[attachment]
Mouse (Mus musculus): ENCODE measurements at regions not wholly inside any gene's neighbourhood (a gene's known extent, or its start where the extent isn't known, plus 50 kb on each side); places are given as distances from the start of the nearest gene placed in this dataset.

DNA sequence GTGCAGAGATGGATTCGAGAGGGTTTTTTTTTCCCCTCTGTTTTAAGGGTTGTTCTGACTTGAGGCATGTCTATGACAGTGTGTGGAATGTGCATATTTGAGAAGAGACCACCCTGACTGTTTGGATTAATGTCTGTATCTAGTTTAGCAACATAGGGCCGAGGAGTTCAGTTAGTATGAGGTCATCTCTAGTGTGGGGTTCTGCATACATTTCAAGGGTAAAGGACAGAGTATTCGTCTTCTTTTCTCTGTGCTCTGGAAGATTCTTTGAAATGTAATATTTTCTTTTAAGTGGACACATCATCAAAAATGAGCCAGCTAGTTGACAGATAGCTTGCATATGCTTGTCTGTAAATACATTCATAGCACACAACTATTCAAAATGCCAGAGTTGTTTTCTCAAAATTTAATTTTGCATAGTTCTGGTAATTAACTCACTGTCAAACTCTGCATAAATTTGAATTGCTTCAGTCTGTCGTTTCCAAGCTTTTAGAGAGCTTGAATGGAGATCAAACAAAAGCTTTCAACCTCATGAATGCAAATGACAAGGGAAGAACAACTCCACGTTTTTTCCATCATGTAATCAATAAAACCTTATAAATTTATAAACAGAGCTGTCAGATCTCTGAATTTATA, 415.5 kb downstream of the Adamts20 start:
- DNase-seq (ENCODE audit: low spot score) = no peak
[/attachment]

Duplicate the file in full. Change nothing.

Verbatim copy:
Mouse (Mus musculus): ENCODE measurements at regions not wholly inside any gene's neighbourhood (a gene's known extent, or its start where the extent isn't known, plus 50 kb on each side); places are given as distances from the start of the nearest gene placed in this dataset.

DNA sequence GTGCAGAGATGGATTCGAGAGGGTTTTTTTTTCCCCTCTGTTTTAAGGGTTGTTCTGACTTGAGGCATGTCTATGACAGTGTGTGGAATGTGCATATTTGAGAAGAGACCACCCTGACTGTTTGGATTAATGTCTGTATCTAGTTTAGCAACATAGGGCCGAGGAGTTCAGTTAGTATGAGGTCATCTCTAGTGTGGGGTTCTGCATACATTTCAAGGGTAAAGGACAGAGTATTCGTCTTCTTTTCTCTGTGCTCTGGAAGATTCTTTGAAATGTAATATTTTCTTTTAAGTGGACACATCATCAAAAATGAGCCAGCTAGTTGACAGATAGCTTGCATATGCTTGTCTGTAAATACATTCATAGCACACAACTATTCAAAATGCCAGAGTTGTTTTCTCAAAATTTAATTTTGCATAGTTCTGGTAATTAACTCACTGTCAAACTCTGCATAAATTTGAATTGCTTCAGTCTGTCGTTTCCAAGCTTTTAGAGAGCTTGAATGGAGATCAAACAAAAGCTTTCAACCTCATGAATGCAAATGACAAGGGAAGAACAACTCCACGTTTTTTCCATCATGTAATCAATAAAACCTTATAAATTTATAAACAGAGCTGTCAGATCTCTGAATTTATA, 415.5 kb downstream of the Adamts20 start:
- DNase-seq (ENCODE audit: low spot score) = no peak